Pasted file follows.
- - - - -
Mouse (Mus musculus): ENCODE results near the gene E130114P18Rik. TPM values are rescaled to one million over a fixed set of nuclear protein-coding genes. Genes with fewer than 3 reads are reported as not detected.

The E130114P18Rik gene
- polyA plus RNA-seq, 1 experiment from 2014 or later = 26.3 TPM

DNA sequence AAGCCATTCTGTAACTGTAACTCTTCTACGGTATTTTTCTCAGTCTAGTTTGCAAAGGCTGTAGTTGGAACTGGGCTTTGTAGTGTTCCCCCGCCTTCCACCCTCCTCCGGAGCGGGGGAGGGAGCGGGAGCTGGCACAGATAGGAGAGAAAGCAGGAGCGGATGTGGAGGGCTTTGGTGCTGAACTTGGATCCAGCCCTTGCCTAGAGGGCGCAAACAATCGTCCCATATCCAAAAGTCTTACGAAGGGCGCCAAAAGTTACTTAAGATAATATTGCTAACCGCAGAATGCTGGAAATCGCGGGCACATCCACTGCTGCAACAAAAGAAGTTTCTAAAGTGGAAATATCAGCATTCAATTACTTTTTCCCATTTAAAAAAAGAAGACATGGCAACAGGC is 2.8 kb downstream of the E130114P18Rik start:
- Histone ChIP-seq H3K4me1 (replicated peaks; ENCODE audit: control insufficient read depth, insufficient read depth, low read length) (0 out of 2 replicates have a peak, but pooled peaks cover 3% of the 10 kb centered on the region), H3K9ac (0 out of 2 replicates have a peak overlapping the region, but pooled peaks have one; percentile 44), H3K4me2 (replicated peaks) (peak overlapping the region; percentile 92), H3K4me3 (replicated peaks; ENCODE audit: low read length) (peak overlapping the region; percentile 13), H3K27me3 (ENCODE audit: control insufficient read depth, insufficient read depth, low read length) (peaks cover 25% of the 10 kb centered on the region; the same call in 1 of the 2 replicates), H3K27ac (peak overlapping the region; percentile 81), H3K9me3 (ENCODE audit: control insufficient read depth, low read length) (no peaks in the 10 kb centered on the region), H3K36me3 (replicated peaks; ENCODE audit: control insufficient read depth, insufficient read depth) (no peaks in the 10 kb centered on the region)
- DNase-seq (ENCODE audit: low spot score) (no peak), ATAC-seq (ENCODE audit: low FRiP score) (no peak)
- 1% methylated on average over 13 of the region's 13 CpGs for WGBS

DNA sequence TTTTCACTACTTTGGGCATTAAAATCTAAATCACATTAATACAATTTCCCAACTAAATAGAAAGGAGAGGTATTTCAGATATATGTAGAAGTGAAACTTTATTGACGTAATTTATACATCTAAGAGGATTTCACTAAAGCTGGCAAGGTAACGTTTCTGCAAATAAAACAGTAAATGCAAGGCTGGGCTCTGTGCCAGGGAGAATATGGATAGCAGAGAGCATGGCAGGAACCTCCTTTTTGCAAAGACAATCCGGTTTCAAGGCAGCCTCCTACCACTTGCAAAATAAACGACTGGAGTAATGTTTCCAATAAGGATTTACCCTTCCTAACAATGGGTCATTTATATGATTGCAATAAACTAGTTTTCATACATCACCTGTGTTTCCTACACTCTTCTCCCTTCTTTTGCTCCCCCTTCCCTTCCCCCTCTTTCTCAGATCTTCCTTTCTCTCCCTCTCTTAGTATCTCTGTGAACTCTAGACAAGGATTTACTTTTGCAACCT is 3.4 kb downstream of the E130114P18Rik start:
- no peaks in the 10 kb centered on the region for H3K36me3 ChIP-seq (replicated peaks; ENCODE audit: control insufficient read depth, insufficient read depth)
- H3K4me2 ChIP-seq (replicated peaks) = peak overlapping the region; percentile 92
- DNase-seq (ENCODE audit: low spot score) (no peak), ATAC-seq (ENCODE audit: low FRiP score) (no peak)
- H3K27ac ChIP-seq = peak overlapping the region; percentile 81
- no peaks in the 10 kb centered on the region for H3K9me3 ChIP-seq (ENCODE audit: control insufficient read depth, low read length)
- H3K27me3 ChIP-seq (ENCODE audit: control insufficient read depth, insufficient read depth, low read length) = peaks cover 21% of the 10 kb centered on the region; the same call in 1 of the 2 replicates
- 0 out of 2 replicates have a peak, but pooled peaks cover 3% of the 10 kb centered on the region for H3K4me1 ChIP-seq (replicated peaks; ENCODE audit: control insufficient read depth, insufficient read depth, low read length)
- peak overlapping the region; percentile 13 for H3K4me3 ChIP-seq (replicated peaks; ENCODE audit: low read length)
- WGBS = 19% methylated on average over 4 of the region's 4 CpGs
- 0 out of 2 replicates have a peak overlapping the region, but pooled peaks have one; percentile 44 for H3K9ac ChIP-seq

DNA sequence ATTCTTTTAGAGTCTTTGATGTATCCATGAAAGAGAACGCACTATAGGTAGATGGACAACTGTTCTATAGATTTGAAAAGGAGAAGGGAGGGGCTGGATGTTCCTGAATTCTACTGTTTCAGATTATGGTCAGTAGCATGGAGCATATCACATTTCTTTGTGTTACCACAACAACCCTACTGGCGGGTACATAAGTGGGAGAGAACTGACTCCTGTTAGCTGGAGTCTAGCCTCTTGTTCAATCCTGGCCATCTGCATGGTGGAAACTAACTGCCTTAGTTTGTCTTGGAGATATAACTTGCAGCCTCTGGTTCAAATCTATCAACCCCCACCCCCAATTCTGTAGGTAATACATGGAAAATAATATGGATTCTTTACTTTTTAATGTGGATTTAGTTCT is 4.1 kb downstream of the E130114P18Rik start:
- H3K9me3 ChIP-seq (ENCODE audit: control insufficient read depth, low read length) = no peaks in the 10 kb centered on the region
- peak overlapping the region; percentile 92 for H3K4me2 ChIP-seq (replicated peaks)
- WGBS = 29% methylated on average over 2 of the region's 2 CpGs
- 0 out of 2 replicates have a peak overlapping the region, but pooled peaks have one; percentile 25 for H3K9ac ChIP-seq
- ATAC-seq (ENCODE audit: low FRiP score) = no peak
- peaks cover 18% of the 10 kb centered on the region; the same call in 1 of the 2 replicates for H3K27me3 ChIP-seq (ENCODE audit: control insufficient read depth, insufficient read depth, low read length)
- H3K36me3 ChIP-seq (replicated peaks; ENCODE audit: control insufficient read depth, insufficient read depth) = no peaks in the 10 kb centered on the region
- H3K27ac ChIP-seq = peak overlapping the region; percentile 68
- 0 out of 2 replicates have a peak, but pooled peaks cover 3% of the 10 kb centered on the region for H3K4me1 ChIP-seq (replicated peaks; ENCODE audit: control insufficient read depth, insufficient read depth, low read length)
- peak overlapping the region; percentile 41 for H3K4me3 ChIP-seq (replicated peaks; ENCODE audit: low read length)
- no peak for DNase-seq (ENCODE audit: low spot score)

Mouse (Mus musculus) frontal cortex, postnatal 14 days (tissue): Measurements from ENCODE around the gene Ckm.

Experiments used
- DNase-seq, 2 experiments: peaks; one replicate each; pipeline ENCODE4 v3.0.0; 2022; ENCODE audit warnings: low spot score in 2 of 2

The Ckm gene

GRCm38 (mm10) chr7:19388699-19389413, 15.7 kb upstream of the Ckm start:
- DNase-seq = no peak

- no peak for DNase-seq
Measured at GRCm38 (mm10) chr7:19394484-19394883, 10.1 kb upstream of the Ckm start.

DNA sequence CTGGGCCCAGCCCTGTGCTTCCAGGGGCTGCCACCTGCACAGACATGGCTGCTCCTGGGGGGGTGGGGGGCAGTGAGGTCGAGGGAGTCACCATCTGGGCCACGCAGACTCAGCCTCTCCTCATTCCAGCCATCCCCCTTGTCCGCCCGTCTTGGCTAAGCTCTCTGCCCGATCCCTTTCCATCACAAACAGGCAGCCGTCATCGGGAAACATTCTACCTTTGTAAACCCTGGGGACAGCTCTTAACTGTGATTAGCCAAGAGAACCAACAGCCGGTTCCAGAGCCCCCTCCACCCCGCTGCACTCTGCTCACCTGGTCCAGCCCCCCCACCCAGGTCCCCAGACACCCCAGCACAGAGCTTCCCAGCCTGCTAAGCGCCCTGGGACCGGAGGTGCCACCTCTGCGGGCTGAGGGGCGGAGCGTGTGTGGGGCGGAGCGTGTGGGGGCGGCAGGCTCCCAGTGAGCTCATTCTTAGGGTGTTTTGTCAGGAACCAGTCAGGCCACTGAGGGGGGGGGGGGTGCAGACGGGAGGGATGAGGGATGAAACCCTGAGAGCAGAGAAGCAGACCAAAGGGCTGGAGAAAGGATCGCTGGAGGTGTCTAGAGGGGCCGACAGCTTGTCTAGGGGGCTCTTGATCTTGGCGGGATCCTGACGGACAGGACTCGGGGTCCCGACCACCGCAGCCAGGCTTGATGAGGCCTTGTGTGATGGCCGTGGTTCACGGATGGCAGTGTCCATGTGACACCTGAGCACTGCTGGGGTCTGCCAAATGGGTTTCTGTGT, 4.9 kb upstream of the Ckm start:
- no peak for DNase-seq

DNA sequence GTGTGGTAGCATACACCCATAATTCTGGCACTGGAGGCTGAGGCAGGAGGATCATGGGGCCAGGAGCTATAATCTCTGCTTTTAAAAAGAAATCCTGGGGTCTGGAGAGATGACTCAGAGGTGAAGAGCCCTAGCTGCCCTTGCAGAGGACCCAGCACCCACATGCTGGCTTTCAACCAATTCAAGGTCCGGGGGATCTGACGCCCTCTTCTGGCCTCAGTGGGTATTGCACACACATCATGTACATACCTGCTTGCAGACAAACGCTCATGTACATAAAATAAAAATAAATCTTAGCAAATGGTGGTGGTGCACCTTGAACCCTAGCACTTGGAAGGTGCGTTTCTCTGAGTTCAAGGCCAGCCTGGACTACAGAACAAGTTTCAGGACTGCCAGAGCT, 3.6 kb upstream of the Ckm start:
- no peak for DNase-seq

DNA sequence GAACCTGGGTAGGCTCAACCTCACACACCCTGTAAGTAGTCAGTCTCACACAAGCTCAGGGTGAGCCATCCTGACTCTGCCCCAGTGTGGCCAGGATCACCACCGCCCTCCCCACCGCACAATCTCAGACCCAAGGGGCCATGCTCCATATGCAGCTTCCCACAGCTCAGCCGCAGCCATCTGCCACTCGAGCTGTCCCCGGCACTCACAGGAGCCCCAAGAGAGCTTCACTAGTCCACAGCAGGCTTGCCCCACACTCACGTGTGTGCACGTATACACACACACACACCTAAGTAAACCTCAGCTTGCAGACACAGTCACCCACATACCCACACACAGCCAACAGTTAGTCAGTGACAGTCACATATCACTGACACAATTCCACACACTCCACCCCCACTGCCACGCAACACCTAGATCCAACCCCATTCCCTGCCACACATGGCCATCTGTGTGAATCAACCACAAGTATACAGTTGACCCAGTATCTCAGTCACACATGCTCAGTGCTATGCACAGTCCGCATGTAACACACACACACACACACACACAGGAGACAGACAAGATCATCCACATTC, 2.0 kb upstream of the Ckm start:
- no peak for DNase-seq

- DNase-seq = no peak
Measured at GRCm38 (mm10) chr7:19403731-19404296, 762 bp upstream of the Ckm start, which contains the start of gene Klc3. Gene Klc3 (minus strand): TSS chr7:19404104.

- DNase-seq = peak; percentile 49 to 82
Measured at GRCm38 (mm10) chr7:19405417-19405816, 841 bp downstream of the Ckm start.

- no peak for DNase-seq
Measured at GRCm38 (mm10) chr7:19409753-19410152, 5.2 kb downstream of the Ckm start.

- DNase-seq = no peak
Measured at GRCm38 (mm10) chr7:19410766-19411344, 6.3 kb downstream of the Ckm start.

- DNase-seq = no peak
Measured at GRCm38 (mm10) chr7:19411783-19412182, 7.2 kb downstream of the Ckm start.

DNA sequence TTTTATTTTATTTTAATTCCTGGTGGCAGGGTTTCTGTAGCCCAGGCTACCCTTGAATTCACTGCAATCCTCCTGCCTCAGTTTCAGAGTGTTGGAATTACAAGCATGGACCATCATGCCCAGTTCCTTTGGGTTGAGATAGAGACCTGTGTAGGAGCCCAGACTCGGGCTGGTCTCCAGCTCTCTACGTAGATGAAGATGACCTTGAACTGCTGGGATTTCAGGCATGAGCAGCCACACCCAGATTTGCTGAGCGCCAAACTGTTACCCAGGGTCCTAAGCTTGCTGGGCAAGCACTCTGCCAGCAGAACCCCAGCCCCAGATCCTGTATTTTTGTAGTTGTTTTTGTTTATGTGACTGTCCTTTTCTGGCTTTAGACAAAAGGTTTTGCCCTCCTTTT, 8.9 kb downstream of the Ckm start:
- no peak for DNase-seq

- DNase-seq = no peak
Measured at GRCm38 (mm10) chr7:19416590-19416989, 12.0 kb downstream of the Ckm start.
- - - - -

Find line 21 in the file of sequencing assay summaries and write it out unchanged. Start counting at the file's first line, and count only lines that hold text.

- peak overlapping the region; percentile 92 for H3K4me2 ChIP-seq (replicated peaks)